Nov 13 2019 03:00 PM
Nov 13 2019 04:00 PM
Dr. Malika Kheireddine and Dr. Lohitzune Solabarrieta
Wednesday, November 13, 2019
03:00 PM - 04:00 PM
Auditorium between buildings 2&3 - Level 0
Speaker 1: Dr. Malika Kheireddine
regimes of the Red Sea: a satellite analysis (preliminary results)
Abstract: Until now, in situ sampling of the Red Sea remains a challenge. Partitioning of the Red Sea using a cluster method based on satellite surface chlorophyll concentration could help to identify homogeneous bioregions and guide future in situ sampling. Thus, sixteen years of satellite surface chlorophyll concentration observations, presently available, were used to characterize the biogeography of the Red Sea and the resulting seasonal cycle of phytoplankton for each of the bioregions. A K-means cluster analysis has been applied to the time-series of satellite-derived chlorophyll concentration. Five significate bioregions were found based on climatological seasonality (phenology) of the phytoplankton. These 5 bioregions are linked to the biophysical-interactions observed in their respective regions. For example, the northern region is characterized by a distinct winter-time phytoplankton bloom resulting from deep mixing events. In contrast, the most southern bioregion is characterized by a summer phytoplankton bloom when nutrient-rich water from the Gulf of Aden intrudes into the southern Red Sea in response to the southwest monsoon. The resulting coherent patterns for each bioregion need to be explained based on the knowledge of the basin's functioning and modeling.
Speaker 2: Dr. Lohitzune Solabarrieta
of High Frequency Radar Measurements of Surface Currents for Scientific and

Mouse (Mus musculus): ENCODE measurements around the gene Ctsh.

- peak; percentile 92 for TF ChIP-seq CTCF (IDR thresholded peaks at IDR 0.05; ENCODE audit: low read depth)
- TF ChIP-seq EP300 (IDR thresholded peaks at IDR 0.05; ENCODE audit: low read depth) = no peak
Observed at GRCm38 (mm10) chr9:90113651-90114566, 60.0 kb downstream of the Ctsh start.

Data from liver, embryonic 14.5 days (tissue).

Abstract: Two (2) High Frequency (HF) Radar systems, situated at KAUST and Rabigh since 2017, measure real time hourly surface currents up to 100km from the coast (nearly 8000 sq. km) with 3km spatial resolution. This dataset allows us to describe the seasonal variability of the surface currents in the central Red Sea and to extract the Mixed Layer Depth (MLD) from the whole study area, combining HF Radar and wind data. Moreover, a 'quasi-permanent' glider line has also been running under the HF Radar footprint for approximately 1 year, enabling us to validate the MLD estimated from the HF Radar data.
An Automated Identification System (AIS) antenna, located at the Rabigh site, simultaneously receives ship positions, speed and bearing. The high spatio-temporal resolution of the HF Radar data enables us to simulate the backtracking of drifting surface particles. The combination of the backtracking of the particles and the AIS data allow us to identify likely sources of detected oil spills, and an operational system could subsequently be established. This would reduce illegal oil discharge incidents as ship owners would know that their discharges could be backtracked to their vessels, enabling the Coast Guard to levy appropriate sanctions in response to such incidents.